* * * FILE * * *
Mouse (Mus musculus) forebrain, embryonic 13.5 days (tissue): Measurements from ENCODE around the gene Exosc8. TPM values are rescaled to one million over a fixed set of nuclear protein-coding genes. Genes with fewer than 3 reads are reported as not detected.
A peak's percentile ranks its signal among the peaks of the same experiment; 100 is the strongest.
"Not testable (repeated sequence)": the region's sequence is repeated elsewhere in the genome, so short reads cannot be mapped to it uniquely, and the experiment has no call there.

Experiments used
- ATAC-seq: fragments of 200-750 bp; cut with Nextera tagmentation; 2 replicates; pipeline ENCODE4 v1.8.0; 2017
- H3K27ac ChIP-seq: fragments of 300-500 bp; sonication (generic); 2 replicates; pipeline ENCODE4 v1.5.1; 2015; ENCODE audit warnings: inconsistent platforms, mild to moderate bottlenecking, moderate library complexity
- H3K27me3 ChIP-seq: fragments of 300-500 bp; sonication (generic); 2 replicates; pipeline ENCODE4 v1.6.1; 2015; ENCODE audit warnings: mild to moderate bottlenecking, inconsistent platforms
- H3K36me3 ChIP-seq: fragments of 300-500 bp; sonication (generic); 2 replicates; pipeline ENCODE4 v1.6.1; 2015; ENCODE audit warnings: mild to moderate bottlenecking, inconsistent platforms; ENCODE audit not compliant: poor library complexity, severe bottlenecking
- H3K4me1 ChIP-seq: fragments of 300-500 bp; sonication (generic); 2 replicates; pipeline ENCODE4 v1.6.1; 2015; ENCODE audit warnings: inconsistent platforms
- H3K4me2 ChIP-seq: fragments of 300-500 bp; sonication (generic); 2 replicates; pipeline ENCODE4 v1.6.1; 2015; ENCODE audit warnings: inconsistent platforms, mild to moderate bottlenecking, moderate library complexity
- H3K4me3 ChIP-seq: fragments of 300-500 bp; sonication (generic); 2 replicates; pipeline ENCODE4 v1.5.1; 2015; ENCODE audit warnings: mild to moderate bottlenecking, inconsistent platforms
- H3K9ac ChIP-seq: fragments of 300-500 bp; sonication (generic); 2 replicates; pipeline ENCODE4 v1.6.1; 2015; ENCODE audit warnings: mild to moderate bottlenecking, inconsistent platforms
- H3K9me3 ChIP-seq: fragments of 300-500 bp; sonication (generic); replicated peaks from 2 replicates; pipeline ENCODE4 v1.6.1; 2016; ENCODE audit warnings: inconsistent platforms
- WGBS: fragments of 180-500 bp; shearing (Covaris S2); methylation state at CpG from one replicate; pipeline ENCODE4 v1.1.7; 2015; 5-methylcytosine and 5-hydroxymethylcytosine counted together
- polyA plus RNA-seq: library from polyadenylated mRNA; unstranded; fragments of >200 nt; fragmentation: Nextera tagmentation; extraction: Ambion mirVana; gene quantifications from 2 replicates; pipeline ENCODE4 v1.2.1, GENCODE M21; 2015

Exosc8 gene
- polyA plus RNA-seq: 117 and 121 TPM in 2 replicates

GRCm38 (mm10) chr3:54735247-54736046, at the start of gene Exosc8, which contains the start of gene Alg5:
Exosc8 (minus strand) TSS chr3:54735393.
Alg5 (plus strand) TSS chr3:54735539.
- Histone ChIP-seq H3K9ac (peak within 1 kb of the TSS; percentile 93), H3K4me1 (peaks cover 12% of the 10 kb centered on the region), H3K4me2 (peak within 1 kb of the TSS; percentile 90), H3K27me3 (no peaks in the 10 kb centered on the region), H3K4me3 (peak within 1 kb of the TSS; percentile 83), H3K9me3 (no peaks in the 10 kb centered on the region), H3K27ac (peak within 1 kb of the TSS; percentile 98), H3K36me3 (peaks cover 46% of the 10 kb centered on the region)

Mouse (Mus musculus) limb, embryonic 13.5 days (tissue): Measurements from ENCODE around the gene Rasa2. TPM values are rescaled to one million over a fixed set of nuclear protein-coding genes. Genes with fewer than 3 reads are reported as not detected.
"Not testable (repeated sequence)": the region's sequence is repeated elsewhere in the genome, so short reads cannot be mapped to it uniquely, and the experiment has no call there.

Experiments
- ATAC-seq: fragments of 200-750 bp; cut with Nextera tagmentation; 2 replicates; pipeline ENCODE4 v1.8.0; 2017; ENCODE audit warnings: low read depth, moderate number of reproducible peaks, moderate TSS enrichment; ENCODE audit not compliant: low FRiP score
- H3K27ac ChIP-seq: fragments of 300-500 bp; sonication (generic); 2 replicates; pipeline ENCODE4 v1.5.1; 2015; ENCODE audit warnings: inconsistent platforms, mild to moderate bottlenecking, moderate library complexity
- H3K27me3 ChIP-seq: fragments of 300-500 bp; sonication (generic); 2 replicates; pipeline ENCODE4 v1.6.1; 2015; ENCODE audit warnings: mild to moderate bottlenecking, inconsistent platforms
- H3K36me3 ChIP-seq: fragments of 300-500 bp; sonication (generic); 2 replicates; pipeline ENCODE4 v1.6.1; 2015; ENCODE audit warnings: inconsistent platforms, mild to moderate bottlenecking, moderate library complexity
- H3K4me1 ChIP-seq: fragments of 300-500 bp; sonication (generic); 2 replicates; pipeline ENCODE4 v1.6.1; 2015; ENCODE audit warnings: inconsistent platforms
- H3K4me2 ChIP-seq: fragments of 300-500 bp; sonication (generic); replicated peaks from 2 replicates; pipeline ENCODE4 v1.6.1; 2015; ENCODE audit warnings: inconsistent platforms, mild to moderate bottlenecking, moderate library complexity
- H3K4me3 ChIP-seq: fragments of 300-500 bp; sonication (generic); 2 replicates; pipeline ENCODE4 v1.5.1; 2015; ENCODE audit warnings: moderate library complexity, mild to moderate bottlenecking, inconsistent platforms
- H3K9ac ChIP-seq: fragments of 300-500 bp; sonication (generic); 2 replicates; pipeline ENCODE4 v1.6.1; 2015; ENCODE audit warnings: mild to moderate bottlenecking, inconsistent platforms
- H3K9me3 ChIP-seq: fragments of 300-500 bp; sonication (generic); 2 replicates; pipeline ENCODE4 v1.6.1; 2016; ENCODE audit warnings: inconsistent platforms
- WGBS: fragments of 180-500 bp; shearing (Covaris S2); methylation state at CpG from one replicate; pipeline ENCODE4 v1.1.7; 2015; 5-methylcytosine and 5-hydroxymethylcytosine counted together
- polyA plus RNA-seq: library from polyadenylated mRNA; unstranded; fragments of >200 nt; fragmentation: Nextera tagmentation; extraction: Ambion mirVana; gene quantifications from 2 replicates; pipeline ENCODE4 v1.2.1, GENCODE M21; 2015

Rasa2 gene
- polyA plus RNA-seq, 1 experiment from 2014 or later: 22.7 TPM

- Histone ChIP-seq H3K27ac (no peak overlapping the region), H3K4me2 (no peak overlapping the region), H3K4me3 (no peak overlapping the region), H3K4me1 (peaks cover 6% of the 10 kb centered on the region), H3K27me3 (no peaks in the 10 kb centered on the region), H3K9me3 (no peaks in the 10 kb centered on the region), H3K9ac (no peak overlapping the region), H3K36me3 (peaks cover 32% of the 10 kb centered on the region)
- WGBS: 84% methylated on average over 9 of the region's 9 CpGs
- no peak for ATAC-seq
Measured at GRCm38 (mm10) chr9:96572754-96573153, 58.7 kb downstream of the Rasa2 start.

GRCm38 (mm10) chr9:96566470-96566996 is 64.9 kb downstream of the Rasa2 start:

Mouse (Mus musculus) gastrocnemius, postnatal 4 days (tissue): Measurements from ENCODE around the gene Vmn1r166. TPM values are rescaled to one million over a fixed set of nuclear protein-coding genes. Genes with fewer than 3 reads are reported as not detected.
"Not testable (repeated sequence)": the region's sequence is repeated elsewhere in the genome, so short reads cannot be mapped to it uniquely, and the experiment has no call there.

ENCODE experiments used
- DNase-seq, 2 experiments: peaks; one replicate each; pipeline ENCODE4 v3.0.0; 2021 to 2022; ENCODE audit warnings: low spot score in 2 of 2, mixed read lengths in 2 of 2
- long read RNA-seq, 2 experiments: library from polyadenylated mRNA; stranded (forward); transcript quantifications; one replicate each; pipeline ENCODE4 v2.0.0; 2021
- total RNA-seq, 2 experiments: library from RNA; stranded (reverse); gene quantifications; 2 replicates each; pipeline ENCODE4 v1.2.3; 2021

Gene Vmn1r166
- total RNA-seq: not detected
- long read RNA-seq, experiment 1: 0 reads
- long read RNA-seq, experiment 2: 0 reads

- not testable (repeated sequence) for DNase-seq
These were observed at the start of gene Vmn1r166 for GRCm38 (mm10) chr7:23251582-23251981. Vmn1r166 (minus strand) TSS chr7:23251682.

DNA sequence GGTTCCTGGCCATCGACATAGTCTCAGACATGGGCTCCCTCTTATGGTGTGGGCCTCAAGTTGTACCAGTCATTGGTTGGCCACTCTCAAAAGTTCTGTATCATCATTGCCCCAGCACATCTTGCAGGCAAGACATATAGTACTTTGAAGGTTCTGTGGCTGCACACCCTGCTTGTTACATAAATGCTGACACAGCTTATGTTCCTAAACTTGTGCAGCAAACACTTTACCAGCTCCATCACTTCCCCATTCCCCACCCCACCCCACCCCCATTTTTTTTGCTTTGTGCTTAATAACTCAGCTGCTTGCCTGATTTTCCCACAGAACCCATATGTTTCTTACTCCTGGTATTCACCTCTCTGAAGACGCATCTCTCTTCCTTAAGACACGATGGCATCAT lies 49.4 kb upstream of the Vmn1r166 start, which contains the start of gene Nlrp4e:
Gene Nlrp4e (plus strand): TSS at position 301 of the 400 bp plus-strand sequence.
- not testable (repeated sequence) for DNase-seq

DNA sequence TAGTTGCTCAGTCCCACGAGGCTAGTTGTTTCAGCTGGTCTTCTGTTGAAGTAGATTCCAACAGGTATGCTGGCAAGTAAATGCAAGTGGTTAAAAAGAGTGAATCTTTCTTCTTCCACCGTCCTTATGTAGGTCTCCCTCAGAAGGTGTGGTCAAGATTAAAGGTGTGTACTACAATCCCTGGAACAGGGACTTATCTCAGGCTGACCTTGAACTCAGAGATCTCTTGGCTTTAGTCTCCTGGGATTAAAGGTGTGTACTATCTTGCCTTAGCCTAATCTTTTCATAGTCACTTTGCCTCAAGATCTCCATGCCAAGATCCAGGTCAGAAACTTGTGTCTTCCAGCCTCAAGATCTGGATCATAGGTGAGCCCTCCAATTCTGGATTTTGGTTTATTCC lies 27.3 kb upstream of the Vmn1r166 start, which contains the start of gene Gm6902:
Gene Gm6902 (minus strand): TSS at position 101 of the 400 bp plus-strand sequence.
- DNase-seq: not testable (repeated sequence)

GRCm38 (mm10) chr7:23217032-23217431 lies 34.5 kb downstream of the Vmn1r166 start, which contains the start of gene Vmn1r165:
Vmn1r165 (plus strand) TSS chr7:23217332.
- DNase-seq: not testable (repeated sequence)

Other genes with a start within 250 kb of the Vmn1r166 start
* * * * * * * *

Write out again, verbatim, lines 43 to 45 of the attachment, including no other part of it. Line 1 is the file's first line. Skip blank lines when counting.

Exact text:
Mouse (Mus musculus) gastrocnemius, postnatal 4 days (tissue): Measurements from ENCODE around the gene Vmn1r166. TPM values are rescaled to one million over a fixed set of nuclear protein-coding genes. Genes with fewer than 3 reads are reported as not detected.
"Not testable (repeated sequence)": the region's sequence is repeated elsewhere in the genome, so short reads cannot be mapped to it uniquely, and the experiment has no call there.

ENCODE experiments used